Leonid Kuchma on 5 August met Uzbekistan President Islam Karimov, who is vacationing in Crimea, UNIAN reported. The Presidential Press Service said that a "wide specter of issues in relations between the two countries was discussed" during the meeting. Both presidents said they are satisfied with relations between Ukraine and Uzbekistan.


Lennart Meri finished a visit to Denmark on 5 August and arrived in Finland for a private visit, BNS reported. A presidential aide declined to say whom the president will meet during his visit. Meri is scheduled to return to Tallinn on 6 August. Meri spent five days in Denmark where he addressed Danish politicians about Estonian views on NATO and EU enlargement.


Chief topographer of the Estonian Border Guard Department Tonu Raid, who heads the Estonian team of experts at the border talks with Russia, told journalists on 5 August that Russia is inventing reasons to delay an agreement on border maps which is necessary for the signing of a border treaty between the countries. He said that while the parties have reached agreement on the borderline and its marking on the map, Russia keeps arguing about technical parameters. Meanwhile, the next round of border talks between Russia and Latvia are scheduled to begin on 6 August in Riga. The Latvian Foreign Ministry said the delegations have agreed on a draft border treaty and are now working on maps and other technical aspects.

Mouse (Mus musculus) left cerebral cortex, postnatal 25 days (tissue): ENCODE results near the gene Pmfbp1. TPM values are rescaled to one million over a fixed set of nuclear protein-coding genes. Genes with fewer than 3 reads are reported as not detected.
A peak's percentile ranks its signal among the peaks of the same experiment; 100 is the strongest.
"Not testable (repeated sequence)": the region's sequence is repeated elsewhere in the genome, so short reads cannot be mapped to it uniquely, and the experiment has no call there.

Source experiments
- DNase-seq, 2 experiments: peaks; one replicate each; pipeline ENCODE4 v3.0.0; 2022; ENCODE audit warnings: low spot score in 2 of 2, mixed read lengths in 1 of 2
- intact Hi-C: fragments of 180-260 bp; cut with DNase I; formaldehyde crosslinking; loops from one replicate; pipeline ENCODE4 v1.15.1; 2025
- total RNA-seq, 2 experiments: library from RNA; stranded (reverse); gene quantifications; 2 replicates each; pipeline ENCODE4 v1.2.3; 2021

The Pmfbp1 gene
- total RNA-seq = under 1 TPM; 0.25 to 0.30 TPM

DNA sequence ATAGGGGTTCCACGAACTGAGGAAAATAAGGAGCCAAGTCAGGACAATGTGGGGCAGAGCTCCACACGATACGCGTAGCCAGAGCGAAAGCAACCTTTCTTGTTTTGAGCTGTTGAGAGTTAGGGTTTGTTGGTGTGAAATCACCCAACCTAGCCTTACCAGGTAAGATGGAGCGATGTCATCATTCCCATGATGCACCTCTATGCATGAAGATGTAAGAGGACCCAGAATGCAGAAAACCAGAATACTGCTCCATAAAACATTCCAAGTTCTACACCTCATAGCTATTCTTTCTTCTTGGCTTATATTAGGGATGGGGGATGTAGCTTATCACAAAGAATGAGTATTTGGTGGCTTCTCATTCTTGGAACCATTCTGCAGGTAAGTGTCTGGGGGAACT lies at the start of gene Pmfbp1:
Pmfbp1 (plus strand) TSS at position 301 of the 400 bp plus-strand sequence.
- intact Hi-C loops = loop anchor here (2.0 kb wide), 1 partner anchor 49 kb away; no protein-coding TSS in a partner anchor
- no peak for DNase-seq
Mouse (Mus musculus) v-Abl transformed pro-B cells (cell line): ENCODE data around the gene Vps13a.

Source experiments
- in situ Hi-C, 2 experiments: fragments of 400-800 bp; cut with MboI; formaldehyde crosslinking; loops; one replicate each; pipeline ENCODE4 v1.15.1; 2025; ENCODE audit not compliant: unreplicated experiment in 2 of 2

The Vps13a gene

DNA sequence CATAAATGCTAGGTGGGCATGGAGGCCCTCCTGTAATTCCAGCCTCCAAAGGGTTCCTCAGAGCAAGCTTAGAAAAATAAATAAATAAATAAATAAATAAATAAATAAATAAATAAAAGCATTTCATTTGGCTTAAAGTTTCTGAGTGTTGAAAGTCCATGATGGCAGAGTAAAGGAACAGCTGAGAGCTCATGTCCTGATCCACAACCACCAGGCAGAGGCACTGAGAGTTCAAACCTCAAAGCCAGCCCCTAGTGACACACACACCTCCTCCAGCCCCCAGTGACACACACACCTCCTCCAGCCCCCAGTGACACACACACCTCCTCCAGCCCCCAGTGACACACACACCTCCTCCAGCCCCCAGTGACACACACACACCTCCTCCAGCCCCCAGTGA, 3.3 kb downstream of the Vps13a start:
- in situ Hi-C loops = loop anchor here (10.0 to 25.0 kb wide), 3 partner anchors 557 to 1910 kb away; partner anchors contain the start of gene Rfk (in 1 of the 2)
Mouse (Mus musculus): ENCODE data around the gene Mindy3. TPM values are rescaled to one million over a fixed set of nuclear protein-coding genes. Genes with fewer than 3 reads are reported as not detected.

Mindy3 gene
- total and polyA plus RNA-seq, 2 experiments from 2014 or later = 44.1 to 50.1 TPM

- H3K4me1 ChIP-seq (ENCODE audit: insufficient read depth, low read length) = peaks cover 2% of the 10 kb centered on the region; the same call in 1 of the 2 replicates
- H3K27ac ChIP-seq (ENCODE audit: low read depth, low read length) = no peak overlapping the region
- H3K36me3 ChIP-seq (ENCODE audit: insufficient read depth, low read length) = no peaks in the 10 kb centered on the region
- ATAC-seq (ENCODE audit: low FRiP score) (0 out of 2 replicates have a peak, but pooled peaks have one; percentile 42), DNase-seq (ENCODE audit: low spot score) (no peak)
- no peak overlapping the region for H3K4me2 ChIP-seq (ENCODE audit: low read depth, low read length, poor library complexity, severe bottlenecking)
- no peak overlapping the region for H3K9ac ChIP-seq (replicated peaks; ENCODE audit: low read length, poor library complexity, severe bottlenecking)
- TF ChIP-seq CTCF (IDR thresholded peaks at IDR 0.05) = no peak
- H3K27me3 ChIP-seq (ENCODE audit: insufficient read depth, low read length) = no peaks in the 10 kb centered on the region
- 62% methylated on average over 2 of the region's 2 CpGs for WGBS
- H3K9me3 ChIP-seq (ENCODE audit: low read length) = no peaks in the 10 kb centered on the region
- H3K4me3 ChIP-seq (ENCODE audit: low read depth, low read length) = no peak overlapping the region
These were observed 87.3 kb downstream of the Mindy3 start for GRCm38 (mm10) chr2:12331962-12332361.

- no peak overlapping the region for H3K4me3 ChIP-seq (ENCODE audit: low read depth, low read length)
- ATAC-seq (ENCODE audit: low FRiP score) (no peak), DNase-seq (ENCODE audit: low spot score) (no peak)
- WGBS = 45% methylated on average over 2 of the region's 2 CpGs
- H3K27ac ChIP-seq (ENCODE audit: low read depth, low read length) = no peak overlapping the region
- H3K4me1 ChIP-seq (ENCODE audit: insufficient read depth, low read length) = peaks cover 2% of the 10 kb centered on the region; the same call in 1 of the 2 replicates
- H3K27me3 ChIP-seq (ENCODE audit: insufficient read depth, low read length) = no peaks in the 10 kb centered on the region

Karlis Kins, the commander of the Latvian air force, was killed on 4 August when his car collided with a truck on a highway outside Riga, BNS reported on 5 August. Kins was declared dead at the scene of the accident. An unidentified passenger in his car also was killed. Four other passengers, including Kins' wife, were hospitalized with injuries. Kins was on vacation and driving a personal car.


Latvia's four largest parliament factions are set to sign on 6 August a draft government declaration and an agreement on cooperation, BNS reported. The signing will make it possible for the government formed by Guntars Krasts to start working. The draft documents were finalized on 5 August. Unlike the previous government, the new coalition does not include the National Reform Party and the Green Party faction. However, Indulis Emsis of the Green Party will keep a post in the new government. Krasts has described integration into Europe, economic development and continued reforms as the main tasks of his government.